Four trips per day in each direction, huh? Well, I guess I can see why this one was on the chopping block. The 217 is one of three routes that connect Quincy Center to the Ashmont/Mattapan Lines, via East Milton Square (the 215 and 245 being the others). The 217 is also by far the least frequent, plus it was on the chopping block in 2012! What could be wrong with this route? Let’s find out.
|The bus in the Quincy Center busway.|
It was the height of the rush hour, yet my bus was almost empty. With only a few people on board, we left Quincy Center, bypassing the main business area by heading north on Hancock Street. We then merged onto Adams Street, which crossed over the Red Line tracks, from which we turned onto Newport Ave.
|Anyone for the 217? Anyone? Come on…|
The street had houses on one side and the Red Line/Commuter Rail tracks on the other. The street started to rise to a higher level than the tracks, reaching an intersection with Beale Street. We were about a block away from Wollaston, but we turned onto Beale Street instead.
|Wollaston! A Commuter Rail train! The Boston skyline! But it’s all blurry…|
Beale Street was mostly residential, with the very occasional business. The 211 turned onto Highland Ave, leaving us alone on the street. The road curved south, then we turned onto Adams Street, joining the 215 and 245. There were more houses for a while, but at East Milton Square, we reached some traffic.
Here, the street was lined with businesses, and it was also where I became the only one on the bus. We turned onto Granite Ave, looping around I-93, then came back down to Adams Street. Heading out of the square, it was residential once more.
And by residential, I mean mansions. I’m not even playing this up, all the houses along this street were huge mansions hidden behind trees and blind driveways. Sure, there was a small college at one point, but it was mostly just these massive houses. And we were just speeding through all this, me being the only person on the bus, and the whole time I’m thinking “Who thought it was a good idea to put a bus route through here?”
|Not the best picture I could’ve gotten, but it was dark out and we were moving quickly.|
At one point we passed a field that offered a skyline view, but we were moving so quickly that there wasn’t much time to appreciate it. Adams Street started to curve north, and then all of a sudden it was lined with the businesses of the Lower Mills. Really, it was kind of jarring how quickly the transition happened.
|Crossing over the quite dry-looking Neponset River.|
We crossed over the Mattapan High Speed Line at Milton Station, then went over the Neponset River, entering Dorchester. The street became Dorchester Ave, and it was shared with a few other routes. This was also when people started boarding the bus.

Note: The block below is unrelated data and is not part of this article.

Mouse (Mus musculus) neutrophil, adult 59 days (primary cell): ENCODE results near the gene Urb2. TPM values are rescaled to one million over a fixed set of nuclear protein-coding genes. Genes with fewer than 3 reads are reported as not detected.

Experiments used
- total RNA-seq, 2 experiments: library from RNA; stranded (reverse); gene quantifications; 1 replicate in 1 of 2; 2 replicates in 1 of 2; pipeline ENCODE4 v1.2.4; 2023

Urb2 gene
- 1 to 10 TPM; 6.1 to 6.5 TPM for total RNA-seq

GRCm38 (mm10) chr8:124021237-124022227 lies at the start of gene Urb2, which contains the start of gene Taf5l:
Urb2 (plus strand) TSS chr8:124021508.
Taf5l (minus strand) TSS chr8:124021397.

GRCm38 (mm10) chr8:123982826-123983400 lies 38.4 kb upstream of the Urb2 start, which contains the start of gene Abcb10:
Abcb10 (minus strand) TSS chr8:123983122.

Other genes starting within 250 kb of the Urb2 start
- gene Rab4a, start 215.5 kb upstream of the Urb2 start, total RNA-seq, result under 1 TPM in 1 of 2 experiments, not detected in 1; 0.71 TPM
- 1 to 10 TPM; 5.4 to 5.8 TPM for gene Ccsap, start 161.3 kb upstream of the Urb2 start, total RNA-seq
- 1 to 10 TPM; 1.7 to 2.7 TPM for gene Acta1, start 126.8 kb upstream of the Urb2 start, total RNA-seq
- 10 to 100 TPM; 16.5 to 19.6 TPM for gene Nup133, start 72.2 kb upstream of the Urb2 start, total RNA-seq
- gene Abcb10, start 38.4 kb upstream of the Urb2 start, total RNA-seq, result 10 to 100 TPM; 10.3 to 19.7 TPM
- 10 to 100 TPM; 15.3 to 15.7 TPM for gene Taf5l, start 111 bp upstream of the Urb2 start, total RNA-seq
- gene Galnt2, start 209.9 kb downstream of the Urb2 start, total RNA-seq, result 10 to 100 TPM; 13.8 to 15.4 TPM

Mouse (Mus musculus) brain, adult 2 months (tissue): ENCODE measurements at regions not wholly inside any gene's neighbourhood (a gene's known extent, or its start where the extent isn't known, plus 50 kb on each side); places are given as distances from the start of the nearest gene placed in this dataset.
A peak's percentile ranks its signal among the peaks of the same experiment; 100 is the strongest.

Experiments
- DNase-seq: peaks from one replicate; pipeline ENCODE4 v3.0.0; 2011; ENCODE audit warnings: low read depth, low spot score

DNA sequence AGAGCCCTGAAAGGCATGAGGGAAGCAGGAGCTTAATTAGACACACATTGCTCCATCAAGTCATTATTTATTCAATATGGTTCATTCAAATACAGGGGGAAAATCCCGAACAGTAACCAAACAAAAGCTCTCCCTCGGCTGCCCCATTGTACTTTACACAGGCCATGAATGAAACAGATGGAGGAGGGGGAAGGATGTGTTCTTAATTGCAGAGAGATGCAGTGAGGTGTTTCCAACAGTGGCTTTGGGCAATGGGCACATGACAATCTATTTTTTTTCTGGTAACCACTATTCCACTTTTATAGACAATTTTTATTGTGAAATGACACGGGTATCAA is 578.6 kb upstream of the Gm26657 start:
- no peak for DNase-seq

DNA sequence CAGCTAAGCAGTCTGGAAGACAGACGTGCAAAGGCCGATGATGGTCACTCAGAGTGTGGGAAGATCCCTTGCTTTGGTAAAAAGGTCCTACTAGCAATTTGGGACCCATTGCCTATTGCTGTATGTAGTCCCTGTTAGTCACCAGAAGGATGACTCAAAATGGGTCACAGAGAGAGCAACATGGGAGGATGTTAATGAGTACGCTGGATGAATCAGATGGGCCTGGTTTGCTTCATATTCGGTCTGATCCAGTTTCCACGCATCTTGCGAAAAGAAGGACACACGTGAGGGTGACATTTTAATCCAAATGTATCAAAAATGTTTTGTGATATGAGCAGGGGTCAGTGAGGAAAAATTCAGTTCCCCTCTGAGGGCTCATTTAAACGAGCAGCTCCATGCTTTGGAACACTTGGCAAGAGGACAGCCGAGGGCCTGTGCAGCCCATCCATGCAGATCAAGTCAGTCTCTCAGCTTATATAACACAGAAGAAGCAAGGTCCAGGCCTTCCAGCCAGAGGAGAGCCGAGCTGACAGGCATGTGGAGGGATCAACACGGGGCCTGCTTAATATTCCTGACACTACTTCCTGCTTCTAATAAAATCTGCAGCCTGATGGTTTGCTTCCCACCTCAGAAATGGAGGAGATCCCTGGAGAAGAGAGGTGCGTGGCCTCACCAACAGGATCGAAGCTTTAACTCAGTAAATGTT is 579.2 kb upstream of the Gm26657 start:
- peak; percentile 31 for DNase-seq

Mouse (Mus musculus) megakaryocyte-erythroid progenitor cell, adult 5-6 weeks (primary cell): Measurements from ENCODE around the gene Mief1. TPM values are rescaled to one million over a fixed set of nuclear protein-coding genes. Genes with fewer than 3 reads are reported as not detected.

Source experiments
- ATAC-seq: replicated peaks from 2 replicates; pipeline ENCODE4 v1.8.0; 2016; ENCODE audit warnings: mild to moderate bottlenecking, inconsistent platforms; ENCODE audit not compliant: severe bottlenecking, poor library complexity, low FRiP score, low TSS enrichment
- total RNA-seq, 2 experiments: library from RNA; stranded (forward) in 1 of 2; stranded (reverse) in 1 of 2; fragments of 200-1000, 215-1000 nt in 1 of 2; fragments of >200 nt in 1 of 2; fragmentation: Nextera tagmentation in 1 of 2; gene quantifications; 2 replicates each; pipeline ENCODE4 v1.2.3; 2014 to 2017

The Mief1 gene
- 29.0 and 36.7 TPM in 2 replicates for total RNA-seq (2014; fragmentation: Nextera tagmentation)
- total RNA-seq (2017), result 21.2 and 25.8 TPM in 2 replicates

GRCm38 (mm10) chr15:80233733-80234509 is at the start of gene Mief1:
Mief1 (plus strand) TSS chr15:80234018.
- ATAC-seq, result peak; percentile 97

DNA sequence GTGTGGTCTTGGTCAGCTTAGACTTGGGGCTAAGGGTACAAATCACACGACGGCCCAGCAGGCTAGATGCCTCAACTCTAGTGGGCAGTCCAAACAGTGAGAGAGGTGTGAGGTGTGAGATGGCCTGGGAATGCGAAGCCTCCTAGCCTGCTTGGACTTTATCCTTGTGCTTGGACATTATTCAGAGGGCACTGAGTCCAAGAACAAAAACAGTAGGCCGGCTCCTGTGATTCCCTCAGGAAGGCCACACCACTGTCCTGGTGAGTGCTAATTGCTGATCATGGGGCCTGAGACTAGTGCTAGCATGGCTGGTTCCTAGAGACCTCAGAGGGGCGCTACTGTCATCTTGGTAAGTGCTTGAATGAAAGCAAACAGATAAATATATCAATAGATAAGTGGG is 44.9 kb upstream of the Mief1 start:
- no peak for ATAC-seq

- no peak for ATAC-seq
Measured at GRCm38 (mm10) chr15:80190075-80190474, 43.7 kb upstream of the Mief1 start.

Leaving behind the brick buildings of the Lower Mills, the street was lined with businesses for a bit longer, then it got residential. We passed a huge hospital at one point, but the surroundings were mostly dense houses. It pretty much stayed that way right up until we pulled into the Ashmont busway, dropping off the people we had picked up along the Dorchester Ave stretch of the route.
|The bus at Ashmont.|
Route: 217 (Quincy Center Station – Ashmont Station via Beale Street, Wollaston, and East Milton Square)
Ridership: Oh, it’s incredibly high! In fact, this the 152nd busiest route on the MBTA! Wow! Of course, it’s also the 13th least busiest route, but…hm. Okay, yeah, hardly anyone uses this bus. It gets an average of 239 riders per weekday, many of whom, I’d imagine, could use a different route to get where they’re going. I mean, I was the only person that stayed on for the independent section of the 217! There were people on the eastern shared portion and people on the western shared portion, but no one was there for the part in the middle.
Pros: I will say that this is the fastest link between Quincy and Ashmont when it takes its normal route (there’s an alternative via North Quincy). So yeah…good for you, 217.
Cons: But…whyyyyy? This route seems like it’s meant to be a supplemental service, but four times a day? It seems like the only time people rely specifically on the 217 is with the one school trip it runs. Other than that, people could just use other buses to get where they’re going. I mean, there’s a short independent portion on Beale Street with some dense houses, but the long stretch with the mansions? It doesn’t look like any of those people would use the bus. And the bit on Beale Street is in walking distance of other routes, anyway.
Nearby and Noteworthy: East Milton Square seems like an interesting place. There are some businesses and restaurants there that could be worth checking out. But I recommend using a more frequent route to get there, i.e. not the 217.
Final Verdict: 3/10
This is one of those routes that I feel could just be gotten rid of. Honestly, it just seems to be an incredibly infrequent supplement for streets already served by other routes. And even though the 217 is fast, it’s only because it really doesn’t serve much. I’m sure people wouldn’t let this route be eliminated, but it is one of the most expensive routes for the MBTA to run. As in third most expensive, at $7.19 per passenger. That cost ain’t cheap…
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